Write a short (about 100 to 150 words) abstract that summarises the problem, why it matters and your solution (how you propose to address the problem) as well as the approach you took (e.g. if and how you evaluated your proposed solution).

Author keywords
Enter at least three keywords that describe your submission, for example the keywords might be: social isolation, elderly, virtual reality.

The Problem
Briefly introduce the challenge problem (you can repeat some of the key messages from the challenge brief), including any additional background research you might have done (most of your references will go here) and the specific situation of use that you are addressing (briefly).

Outline your method/approach to the challenge. Try to have at least one reference justifying the approach you took. Show us how you did this – but it’s fine to include some text as well.

This will be the bulk of your pictures. Show us your solution, demonstrate or tell us why it will be effective, how people will use it, etc. Any results from usability/prototype testing goes here. You should focus on showing us what happened through both pictures and discussion.

Summarise the key findings you made through designing your solution and discuss what work needs to be done to follow on from your solution.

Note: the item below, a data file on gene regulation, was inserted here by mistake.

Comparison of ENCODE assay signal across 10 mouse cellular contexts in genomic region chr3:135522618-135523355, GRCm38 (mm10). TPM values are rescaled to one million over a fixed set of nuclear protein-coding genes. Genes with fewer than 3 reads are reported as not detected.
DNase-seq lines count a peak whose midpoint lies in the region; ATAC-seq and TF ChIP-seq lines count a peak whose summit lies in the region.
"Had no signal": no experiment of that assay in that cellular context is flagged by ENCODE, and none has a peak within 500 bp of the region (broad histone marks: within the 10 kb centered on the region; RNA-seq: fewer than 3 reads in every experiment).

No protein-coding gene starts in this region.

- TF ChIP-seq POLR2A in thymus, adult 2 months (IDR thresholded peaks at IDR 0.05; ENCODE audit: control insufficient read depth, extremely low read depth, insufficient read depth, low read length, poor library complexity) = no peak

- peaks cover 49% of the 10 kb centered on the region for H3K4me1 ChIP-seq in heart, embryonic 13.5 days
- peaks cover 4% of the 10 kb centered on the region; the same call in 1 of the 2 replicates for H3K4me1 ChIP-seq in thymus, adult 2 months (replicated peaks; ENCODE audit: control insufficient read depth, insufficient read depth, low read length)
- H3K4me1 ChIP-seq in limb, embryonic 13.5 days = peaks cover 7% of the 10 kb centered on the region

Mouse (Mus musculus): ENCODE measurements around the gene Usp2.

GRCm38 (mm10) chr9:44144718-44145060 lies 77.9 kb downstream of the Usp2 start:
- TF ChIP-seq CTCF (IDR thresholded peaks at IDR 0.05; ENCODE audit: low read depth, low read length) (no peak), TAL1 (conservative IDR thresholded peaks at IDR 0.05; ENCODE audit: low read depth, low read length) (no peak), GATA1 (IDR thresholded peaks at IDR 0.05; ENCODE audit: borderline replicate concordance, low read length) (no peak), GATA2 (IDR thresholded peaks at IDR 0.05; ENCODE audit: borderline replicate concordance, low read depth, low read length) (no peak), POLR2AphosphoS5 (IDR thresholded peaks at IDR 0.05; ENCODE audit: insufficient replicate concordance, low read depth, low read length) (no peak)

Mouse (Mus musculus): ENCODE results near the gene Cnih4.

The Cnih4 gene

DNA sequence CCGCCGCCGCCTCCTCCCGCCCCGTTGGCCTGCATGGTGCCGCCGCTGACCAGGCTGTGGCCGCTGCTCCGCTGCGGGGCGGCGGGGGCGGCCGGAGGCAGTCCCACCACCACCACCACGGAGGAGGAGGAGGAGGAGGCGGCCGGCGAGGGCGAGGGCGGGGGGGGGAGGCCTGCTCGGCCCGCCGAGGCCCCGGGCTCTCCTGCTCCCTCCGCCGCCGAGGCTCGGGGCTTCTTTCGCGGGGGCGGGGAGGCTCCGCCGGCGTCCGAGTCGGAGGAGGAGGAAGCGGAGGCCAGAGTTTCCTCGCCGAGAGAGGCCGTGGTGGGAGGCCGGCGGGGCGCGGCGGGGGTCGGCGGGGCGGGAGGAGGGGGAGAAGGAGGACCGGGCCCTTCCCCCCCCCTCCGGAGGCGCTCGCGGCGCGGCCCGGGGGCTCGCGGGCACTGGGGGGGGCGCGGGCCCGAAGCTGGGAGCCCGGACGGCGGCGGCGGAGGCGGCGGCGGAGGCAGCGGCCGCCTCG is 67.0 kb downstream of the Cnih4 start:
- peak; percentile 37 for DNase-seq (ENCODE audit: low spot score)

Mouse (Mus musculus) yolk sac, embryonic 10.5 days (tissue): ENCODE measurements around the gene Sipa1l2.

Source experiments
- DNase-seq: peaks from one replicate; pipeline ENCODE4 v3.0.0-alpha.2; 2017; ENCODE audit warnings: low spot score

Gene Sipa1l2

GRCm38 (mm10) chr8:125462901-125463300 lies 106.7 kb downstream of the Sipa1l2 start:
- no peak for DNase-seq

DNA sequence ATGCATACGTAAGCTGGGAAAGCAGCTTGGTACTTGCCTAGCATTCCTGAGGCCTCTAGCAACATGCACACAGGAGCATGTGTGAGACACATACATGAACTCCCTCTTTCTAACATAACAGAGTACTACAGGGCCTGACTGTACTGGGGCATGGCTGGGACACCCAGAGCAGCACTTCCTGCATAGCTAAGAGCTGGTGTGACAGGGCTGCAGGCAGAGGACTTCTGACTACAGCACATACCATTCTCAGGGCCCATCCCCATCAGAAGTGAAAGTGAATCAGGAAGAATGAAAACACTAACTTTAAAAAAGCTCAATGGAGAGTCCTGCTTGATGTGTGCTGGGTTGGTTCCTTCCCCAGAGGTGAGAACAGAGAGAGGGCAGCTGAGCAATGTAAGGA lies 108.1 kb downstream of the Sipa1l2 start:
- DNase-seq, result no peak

List your references using the ACM Referencing style. Remember to include both your blog’s and your submitted video’s URLs as references. (Note: If you use another referencing style for your submitted paper, that’s fine; just make sure that you are consistent. If you are a finalist, you will be required to use the suggested style).

It’s a good idea to look at examples of how other papers are written. In particular we recommend you to take a look at some of the OzCHI Student Design Challenge papers from previous years, like this, this and this – but note that we are using a different submission template this year. (You need to be within a university network to access the PDF versions of those papers, assuming your university has a subscription for the ACM Digital Library.)